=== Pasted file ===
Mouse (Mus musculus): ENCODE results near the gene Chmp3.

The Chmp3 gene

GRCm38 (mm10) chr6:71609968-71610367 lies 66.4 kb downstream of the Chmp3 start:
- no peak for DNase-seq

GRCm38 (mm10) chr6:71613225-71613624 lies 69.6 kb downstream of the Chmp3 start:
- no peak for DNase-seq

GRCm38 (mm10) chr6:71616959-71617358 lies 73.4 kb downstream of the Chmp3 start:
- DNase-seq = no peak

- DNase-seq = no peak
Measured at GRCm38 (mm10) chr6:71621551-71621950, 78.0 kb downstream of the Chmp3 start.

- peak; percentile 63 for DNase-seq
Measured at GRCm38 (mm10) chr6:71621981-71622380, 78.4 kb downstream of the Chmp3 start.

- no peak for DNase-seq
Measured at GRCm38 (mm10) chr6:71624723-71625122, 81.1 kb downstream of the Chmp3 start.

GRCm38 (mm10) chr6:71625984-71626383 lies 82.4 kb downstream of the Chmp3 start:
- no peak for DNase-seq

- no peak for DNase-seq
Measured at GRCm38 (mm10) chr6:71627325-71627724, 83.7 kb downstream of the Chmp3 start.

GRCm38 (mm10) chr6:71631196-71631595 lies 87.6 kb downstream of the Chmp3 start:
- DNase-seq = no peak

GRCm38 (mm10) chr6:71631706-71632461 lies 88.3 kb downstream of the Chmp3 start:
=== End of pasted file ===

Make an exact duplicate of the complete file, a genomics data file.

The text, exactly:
Mouse (Mus musculus): ENCODE results near the gene Chmp3.

The Chmp3 gene

GRCm38 (mm10) chr6:71609968-71610367 lies 66.4 kb downstream of the Chmp3 start:
- no peak for DNase-seq

GRCm38 (mm10) chr6:71613225-71613624 lies 69.6 kb downstream of the Chmp3 start:
- no peak for DNase-seq

GRCm38 (mm10) chr6:71616959-71617358 lies 73.4 kb downstream of the Chmp3 start:
- DNase-seq = no peak

- DNase-seq = no peak
Measured at GRCm38 (mm10) chr6:71621551-71621950, 78.0 kb downstream of the Chmp3 start.

- peak; percentile 63 for DNase-seq
Measured at GRCm38 (mm10) chr6:71621981-71622380, 78.4 kb downstream of the Chmp3 start.

- no peak for DNase-seq
Measured at GRCm38 (mm10) chr6:71624723-71625122, 81.1 kb downstream of the Chmp3 start.

GRCm38 (mm10) chr6:71625984-71626383 lies 82.4 kb downstream of the Chmp3 start:
- no peak for DNase-seq

- no peak for DNase-seq
Measured at GRCm38 (mm10) chr6:71627325-71627724, 83.7 kb downstream of the Chmp3 start.

GRCm38 (mm10) chr6:71631196-71631595 lies 87.6 kb downstream of the Chmp3 start:
- DNase-seq = no peak

GRCm38 (mm10) chr6:71631706-71632461 lies 88.3 kb downstream of the Chmp3 start: